As safe a strategy that covered call writing is, there is some risk…the risk is in the stock, not in selling the option. That is why some investors who utilize this strategy buy protective puts to alleviate some of the risk.
Definition of a protective put:
A put option purchased for a stock that is already owned by the owner of the option. A protective put defends against a decrease in the share price of the underlying security. When a protective put is used in conjunction with covered call writing, the strategy is referred to as a collar strategy. A collar in options trading is the owning of the underlying shares while simultaneously selling the call options and buying protective puts. In a true collar strategy the puts and calls are both out-of-the-money having the same expiration dates and equal number of contracts. So we sell an O-T-M call and protect the downside by purchasing a put.
Example of a Protective Put/Collar Strategy:
- Buy 100 x Company XYZ @ $48
- Sell 1 x $50 call for $2
- Buy 1 x $45 put for $1
- Net gain on the option buy and sale is + $100 ($200 – $100)
- This brings our cost basis down to $4700 ($4800 – $100)
Outcome if stock price surpasses the $50 strike price:
- Shares are sold for $5000 (50 strike x 100 shares)
- Results in a profit of $300 ($5000 – $4700)
- ROO = 300/4700 = 6.4%
Outcome if stock prices falls below the $45 strike price to $43:
- Shares are sold for $4500 (not $4300) because of the protective put
- Net loss is $200 ($4700 – $4500) = (-) 4.3%
Outcome if stock price remains @ $48:
- ROO = $100 ($100/$4800) = 2.1%
The profit potential is muted due to the cost of the protective put but the downside risk is protected at the strike of the put. If you exit the covered call position early, you can sell the remaining protective put improving the return slightly.
Tax treatment of Protective Puts:
When the protective put is purchased on the same day as the stock, it is referred to as a married put for tax purposes. To calculate capital gains or losses, the investor adds the premium paid for the option to the purchase price of the stock to calculate the tax basis of the stock. For example, you buy 200 x ABC @ $30. On the same day, you purchase 2 x $25 puts @ 2. The tax basis of the stock is $6400 ($6000 + $400).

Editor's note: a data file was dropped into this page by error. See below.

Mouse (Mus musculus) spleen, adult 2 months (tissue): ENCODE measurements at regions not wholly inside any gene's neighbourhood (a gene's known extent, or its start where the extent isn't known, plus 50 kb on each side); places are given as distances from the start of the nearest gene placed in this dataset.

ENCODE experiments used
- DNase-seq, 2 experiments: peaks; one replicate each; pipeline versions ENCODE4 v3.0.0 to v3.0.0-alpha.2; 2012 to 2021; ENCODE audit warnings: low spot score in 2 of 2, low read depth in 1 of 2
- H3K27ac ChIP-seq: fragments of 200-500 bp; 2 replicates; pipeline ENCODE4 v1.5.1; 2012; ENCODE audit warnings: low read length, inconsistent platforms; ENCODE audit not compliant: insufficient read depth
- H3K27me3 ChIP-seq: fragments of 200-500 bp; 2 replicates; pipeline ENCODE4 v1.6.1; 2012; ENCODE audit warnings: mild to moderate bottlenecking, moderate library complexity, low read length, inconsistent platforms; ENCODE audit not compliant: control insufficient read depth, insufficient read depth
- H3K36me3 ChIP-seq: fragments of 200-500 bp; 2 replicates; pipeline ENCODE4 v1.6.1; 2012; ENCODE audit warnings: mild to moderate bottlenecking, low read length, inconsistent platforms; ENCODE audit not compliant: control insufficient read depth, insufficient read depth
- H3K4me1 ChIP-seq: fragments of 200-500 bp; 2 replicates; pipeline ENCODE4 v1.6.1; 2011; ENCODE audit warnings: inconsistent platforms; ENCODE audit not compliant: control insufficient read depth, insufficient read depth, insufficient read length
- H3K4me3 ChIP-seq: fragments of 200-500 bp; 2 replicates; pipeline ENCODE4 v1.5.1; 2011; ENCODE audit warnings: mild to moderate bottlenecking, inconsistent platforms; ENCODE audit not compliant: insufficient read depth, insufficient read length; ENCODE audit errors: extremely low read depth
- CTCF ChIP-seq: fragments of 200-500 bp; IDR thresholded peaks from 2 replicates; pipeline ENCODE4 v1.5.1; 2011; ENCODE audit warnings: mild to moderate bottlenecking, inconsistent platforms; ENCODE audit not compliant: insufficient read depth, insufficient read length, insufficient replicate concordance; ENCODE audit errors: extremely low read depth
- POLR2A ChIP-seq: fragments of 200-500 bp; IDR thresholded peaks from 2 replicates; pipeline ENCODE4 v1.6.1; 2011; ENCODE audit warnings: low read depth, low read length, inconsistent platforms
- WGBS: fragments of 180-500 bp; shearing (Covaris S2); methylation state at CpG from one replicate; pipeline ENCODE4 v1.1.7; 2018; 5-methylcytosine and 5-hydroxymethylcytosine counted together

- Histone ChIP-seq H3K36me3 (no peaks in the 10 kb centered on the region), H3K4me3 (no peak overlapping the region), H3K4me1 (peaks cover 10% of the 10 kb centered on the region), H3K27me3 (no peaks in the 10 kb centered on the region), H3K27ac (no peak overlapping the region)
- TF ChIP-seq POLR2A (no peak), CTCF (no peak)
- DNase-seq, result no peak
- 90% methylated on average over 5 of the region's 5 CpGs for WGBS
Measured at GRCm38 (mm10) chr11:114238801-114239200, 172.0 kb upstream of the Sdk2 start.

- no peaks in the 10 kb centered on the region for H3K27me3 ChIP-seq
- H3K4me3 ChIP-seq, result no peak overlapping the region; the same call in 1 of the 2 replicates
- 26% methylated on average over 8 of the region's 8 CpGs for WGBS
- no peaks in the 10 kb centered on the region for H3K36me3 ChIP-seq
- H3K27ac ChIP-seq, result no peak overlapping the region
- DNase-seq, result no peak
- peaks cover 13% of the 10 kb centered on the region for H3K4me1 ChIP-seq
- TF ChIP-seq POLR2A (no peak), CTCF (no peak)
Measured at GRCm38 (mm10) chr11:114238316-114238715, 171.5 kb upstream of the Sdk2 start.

The case against protective puts:
Let me premise these remarks by saying that there is nothing wrong with purchasing protective puts. I feel, however, that we can get our insurance for free by educated, well-calculated and common sense investing. Here is what the Blue Collar Investor System does to alleviate risk without spending cash for insurance (protective puts):
- Select only the greatest performing stocks.
- Select equities in the best performing industries.
- Avoid earnings reports, the most likely cause of a radical share downturn.
- Avoid companies that report same store retail sales.
- Sell I-T-M strikes when market tone and/or stock technicals are compromised. In this case, the option buyer is paying our insurance.
- Use technical analysis to determine buy-sell points.
- Implement exit strategies when needed.
- Sell predominantly 1-month contracts for better control.
The only time a protective put will benefit us over and above our system’s inherent protection, is when a stock drops precipitously in a short period of time. This can occur after an earnings report but we are already avoiding these reports. Otherwise, such events are few and far between but possible. Therefore, in my judgment, it doesn’t pay to purchase a put every time you sell a call option. You’re just not getting enough bang for your buck as long as you do your due diligence and follow all the system criteria.
Premium Members 10% Discount:
Several of our newer premium members have inquired how to take advantage of the 10% discount member perk. It’s simple:
1- Login to your premium site.
2- Scroll down to the lower right side of the page.
3- Click on the link to gain access to the store.
4- A 10% discount will be credited to your account @ checkout. See the link below:
Not surprisingly, the reports were mixed but leaning more to the positive this past week:
- Industrial production fell by 0.2% in September, the biggest decline since June 2009.
- Housing starts were up by 0.3% in September but total housing permits declined by 6%.
- The Federal Reserve’s Beige Book of economic conditions found the economy growing in September and early October but at a “modest” pace.
- The Conference Board’s index of leading economic indicators increased by 0.3% in September and concluded “There isn’t any indication of a relapse into another downturn through the end of the year.”
- For the week, the S&P 500 was up 0.6% for a year-to-date return (with dividends) of 7.8%
The Golden Cross: Short term moving average moves above the long term moving average:
The Golden Cross indicates a bull market on the horizon and is reinforced by high trading volumes. Additionally, the long-term moving average becomes the new support level in the rising market. Let’s view a chart of the S&P 500 using the 50-d and 200-d simple moving averages:
Note that the shorter term 50-d sma (blue arrow) just moves barely above the longer term 200-d sma (red arrow) at the green circle. This golden cross is strengthened by recent increasing volume (black line at bottom).
IBD: Market in a confirmed uptrend
BCI: Moderately bullish selling a greater percentage of O-T-M strikes. In addition to the favorable economic reports and the positive technical patterns developing, the earnings reports have been quite strong thus far and this bodes well for the near term market. Yet to be determined is the impact the upcoming elections will have on the stock market.
My best to all,